4.  Manage your dark side

Once you have identified your dark side, you will be better able to manage its impact on your leadership performance.  Keeping yourself physically and mentally healthy is one way of keeping your dark side in check, as it is more likely to emerge when resources are depleted.  It is also useful to identify what triggers activate your dark side so that you can avoid these or at least be prepared to deal with the consequences.  Taking part in executive education that involves stress-inducing experiential learning is one way you can learn, in a safe environment, about how your dark side emerges during times of strain.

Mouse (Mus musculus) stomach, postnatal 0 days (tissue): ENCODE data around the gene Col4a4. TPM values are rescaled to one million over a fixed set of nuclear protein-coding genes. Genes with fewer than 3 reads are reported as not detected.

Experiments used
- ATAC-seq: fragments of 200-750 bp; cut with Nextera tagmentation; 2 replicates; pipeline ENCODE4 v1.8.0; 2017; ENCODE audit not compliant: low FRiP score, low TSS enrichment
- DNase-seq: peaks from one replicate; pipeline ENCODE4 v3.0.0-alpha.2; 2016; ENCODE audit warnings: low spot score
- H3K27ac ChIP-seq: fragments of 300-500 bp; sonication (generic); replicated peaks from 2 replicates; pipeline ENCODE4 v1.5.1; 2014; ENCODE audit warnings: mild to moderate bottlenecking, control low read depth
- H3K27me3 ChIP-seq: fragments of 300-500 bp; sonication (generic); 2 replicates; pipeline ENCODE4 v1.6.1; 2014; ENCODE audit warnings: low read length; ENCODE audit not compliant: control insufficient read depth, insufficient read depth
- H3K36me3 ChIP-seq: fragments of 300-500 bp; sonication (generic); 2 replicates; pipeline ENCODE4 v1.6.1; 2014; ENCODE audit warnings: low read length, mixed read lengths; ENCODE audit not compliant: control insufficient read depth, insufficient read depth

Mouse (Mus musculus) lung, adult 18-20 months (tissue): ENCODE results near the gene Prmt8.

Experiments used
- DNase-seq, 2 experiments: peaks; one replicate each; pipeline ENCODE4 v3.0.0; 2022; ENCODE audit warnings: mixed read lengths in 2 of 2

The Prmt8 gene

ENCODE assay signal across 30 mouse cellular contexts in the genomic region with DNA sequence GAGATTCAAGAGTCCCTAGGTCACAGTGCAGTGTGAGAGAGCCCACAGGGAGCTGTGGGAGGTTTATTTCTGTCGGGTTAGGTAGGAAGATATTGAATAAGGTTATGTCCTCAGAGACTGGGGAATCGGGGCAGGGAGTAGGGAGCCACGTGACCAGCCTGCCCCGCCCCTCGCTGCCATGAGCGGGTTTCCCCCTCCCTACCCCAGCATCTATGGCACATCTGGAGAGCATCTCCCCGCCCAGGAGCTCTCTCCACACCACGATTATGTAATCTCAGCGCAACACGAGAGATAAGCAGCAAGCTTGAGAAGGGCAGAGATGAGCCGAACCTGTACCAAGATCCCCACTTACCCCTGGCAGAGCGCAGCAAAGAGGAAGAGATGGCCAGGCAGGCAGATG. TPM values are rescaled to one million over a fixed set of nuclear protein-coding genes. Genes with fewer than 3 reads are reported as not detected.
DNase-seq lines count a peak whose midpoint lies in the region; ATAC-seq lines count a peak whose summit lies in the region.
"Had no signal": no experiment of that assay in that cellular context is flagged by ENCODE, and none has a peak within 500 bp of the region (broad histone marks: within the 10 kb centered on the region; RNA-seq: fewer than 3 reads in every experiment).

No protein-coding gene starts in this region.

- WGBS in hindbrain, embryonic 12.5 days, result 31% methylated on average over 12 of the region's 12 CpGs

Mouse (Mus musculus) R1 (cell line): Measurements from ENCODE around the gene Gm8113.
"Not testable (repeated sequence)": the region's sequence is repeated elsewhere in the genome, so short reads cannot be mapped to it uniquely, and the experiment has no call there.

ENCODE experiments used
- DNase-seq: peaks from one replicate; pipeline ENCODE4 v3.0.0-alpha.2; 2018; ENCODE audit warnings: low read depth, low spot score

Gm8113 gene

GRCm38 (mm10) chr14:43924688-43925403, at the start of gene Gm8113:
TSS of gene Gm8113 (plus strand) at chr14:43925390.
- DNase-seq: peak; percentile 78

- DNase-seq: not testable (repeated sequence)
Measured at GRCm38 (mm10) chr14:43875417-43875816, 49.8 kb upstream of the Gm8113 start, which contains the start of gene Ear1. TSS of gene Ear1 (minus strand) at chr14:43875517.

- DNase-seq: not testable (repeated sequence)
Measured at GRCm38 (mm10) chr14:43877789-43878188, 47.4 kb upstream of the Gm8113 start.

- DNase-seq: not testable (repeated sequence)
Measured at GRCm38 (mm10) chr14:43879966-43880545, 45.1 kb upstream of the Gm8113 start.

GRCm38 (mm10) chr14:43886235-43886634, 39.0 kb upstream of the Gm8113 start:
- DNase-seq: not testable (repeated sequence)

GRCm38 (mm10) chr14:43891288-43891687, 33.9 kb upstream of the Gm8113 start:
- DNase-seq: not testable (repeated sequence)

5.  Mitigate the impact

When your dark side emerges – as it inevitably will at some point in your career – think about how you can reduce its impact on your leadership ability and the people you are leading.  One way of doing this is to develop coping mechanisms that can be applied during times of strain.  Scenario planning, for example, or set behavioral routines might be useful ways to help manage yourself and reduce the impact of your behavior on others.

 

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Erika Lucas is a staff blogger and communications specialist in the research team at Hult.  A journalist and PR professional, she has written widely on subjects ranging from leadership and management to personal development and learning.